British and Irish Lions surprisingly easy to tame

Image: Harriet Cheshire

Three games into the Lions tour and Stuart Barnes’ commentary is still yet to rise above the level of mediocrity, but at least the rugby is improving. New Zealand rugby is everything that Barnes’ punditry is not: fast paced, exciting, accurate. The Blues showed us that last Wednesday when they overturned the tourists 22-16 with their electric offloading game. Ihaia West’s stunning try, which came courtesy of offloads from Luatua and Williams, had television spectators in the British Isles purring, but down in Auckland such scores are commonplace. Thankfully, the Lions got their summer back on track with a 12-3 win over the Crusaders. While Barnes tried to wrap his head around the complexity of Welsh surnames (it’s not ‘Wyn Jones’, just ‘Jones’), a strong starting 15 ground out the win in wet and windy Christchurch. A quick scour of the internet and you find headlines such as “Lions begin to roar”. Ugo Monye said that “The Lions are alive and kicking”, but I’m not so convinced.

The one dimensional playing style of certain players is becoming exposed by Super Rugby’s finest; CJ Stander looks amiss anytime he comes up against a team that plays expansive rugby. Moreover, with the absurd number of offloads and dummy runs made by New Zealand’s attackers, opponents are harder to read for defenders, as Jack Nowell kindly demonstrated for us all against the Blues. Most tellingly, three games in and we have only seen the Lions score two tries. Upcoming opponents the Highlanders have averaged four per game this season. I stand by my prediction of five tour losses. Perhaps the Lions will scrape a consolation win in the test matches, but they still have to overcome New Zealand’s remaining provincial sides (including the Hurricanes, Super Rugby’s reigning champions) and the indomitable Maori All Blacks.

This tour has already been laced with unnecessary distractions and controversy. Rather alarmingly, Warren Gatland swore at reporters after they questioned his choice of tactics at a press conference (“I don’t know why I have to f***ing keep defending myself” – perhaps because you’re the head coach of a Lions tour, Warren?). If at this early stage of a Lions tour the coaching staff are losing the plot, then what hope is there? It seems as if they are more prepared with their excuses of jetlag and explanations than with a game plan. Former All Black Ian Jones said, “It’s an easy cop out to say these guys are jetlagged. If you go down the line of a scratch side, with jetlag, you can use that excuse only once on a tour, ever. You cannot go back on that.” Complaints about preparation time and the tour schedule should not be made mid-tour. Of course, for the Lions to set off just days after the culmination of the European season, and to begin training camp with a sizeable cohort of key players missing on club duty, is regrettable and not in any way beneficial to their chances.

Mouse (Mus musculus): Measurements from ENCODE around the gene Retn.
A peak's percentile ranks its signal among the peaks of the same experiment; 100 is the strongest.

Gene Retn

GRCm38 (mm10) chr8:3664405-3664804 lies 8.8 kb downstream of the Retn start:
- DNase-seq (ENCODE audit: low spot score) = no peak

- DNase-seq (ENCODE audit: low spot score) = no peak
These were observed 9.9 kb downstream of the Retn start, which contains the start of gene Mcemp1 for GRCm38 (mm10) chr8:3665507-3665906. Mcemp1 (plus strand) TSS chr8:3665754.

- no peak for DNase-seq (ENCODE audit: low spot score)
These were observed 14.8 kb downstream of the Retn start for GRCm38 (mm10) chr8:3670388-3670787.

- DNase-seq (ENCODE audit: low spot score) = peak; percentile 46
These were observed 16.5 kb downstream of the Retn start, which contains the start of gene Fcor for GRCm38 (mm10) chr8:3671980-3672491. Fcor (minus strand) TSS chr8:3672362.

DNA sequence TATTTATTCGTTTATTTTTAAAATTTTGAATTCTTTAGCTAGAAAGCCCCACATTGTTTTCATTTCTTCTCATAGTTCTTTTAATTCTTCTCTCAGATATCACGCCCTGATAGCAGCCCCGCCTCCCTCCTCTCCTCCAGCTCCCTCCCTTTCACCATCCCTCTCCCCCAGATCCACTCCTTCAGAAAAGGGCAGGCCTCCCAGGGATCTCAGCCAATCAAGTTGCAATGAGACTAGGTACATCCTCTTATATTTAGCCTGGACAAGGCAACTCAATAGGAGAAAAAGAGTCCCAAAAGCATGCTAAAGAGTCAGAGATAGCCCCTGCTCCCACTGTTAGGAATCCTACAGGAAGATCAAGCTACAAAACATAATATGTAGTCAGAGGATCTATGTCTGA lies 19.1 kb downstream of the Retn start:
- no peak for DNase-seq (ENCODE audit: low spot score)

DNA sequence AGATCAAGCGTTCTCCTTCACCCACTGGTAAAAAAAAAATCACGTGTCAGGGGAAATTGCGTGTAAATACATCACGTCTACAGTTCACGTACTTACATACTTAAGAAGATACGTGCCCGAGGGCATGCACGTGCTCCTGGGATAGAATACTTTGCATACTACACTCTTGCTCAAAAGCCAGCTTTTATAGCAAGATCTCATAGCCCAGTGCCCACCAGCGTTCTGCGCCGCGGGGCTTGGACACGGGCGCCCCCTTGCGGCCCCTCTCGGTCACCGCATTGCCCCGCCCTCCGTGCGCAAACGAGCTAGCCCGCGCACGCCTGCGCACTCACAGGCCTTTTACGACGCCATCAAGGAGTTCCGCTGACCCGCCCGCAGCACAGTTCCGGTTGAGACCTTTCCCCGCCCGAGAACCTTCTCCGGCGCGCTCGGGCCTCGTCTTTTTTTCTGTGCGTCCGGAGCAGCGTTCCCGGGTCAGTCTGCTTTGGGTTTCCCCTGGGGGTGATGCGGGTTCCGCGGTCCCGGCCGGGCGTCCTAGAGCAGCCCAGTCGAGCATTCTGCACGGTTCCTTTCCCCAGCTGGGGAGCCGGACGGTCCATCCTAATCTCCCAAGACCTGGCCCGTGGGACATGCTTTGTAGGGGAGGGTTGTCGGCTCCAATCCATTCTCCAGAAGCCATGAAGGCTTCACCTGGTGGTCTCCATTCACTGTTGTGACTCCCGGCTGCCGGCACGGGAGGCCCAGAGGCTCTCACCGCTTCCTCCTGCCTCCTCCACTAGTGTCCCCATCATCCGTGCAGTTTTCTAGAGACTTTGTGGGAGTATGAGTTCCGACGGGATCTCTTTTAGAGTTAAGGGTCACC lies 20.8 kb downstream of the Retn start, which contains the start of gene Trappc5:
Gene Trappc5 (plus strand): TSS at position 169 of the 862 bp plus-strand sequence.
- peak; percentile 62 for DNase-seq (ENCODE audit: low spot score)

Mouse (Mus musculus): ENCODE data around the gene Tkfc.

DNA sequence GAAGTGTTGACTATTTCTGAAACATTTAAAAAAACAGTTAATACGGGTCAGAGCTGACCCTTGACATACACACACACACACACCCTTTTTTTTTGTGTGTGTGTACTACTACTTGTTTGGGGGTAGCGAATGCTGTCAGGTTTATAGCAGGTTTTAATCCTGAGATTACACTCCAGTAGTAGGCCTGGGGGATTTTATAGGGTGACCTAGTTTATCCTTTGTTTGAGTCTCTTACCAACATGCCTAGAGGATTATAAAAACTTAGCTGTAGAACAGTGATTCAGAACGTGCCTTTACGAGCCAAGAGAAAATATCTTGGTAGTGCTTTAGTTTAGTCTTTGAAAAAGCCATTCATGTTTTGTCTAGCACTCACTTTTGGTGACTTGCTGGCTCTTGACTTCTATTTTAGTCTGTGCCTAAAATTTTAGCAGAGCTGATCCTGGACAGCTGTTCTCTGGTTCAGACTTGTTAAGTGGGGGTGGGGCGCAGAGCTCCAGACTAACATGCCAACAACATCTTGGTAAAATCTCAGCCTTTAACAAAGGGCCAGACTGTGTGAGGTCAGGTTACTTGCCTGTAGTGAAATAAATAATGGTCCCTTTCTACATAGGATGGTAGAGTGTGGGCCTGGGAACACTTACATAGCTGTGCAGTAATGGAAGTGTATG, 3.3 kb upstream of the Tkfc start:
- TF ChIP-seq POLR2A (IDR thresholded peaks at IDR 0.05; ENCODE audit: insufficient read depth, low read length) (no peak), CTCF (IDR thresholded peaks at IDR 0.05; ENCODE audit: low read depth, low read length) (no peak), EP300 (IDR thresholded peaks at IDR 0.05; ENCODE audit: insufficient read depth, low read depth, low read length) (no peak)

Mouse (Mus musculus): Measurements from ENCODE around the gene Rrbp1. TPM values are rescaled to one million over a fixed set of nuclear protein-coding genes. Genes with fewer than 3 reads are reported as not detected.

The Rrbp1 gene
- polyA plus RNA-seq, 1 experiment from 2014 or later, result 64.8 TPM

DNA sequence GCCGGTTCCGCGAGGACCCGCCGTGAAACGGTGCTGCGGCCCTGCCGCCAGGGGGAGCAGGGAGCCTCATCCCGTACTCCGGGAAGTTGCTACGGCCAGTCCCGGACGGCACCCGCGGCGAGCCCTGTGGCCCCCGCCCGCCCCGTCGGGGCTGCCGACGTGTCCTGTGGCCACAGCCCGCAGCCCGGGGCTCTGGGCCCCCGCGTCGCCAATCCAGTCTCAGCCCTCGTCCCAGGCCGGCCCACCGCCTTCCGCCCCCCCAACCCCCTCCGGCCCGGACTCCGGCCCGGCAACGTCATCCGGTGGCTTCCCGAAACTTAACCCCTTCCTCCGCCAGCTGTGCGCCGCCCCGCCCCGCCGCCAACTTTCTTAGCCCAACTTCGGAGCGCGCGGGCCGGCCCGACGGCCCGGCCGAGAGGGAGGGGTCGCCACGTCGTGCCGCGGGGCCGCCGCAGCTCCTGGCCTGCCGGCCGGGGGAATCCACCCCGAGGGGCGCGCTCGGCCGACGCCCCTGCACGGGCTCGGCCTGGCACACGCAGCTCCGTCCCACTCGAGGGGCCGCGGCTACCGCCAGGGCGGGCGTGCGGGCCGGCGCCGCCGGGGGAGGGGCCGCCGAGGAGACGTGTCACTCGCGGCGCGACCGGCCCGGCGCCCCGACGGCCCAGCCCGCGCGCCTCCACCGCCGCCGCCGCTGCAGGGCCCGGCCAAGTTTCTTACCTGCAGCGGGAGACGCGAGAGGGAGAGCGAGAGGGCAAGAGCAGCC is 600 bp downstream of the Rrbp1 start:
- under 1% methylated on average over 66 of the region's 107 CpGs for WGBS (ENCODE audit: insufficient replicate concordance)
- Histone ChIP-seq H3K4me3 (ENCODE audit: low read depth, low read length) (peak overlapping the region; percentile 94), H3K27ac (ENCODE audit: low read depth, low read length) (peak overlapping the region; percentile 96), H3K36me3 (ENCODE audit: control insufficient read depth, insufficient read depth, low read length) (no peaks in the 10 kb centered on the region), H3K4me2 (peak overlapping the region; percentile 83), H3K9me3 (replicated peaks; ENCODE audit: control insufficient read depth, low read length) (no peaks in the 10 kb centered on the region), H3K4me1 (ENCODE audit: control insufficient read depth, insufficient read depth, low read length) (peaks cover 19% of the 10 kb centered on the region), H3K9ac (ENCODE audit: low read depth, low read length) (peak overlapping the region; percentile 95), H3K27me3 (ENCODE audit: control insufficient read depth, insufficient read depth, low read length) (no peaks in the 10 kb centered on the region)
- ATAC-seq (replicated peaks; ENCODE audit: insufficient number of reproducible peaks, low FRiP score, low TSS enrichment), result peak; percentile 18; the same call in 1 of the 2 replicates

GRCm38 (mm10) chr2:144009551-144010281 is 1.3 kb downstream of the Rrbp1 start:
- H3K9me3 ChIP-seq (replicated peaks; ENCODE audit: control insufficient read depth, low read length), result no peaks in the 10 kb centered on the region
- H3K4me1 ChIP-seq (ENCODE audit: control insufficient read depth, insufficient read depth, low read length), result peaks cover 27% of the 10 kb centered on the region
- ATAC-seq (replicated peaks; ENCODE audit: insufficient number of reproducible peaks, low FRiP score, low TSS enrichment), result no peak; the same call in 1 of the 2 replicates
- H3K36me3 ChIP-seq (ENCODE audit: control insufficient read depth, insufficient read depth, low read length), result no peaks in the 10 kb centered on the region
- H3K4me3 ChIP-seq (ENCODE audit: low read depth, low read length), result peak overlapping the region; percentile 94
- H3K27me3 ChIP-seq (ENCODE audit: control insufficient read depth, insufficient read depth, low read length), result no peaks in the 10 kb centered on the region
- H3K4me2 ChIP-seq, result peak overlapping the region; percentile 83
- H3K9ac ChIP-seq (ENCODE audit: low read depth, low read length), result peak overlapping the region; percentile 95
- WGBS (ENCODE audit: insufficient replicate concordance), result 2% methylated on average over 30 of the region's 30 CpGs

Barbarian teams such as the Lions need time to create partnerships and form chemistry and understanding on and off the field. But such complaints are to be made in the inquests following the tour by administrative staff, not mid way through the series by those in charge of formatting a winning side. Furthermore, the rhetoric espoused by the British media in regards to Lions selection is superfluous and redundant. Much is made of “what it means to put on a Lions jersey”. This hyperbole is besides the point. Do we think that New Zealanders don’t feel the same pride when those famous All Black shirts are handed out? The argument that the Lions have some sort of sentimental or psychological advantage over New Zealand is invalid.

It’s been an awkward first week for the tourists. Coming to terms with the electric style of New Zealand rugby takes time, time the Lions do not have, especially when also trying to mould players from 17 different teams and four countries into a single unit. But the team need to find a fast way to do so if they are to salvage anything from the most difficult of tour destinations. At least, let’s pray that Stuart Barnes’ commentary improves.

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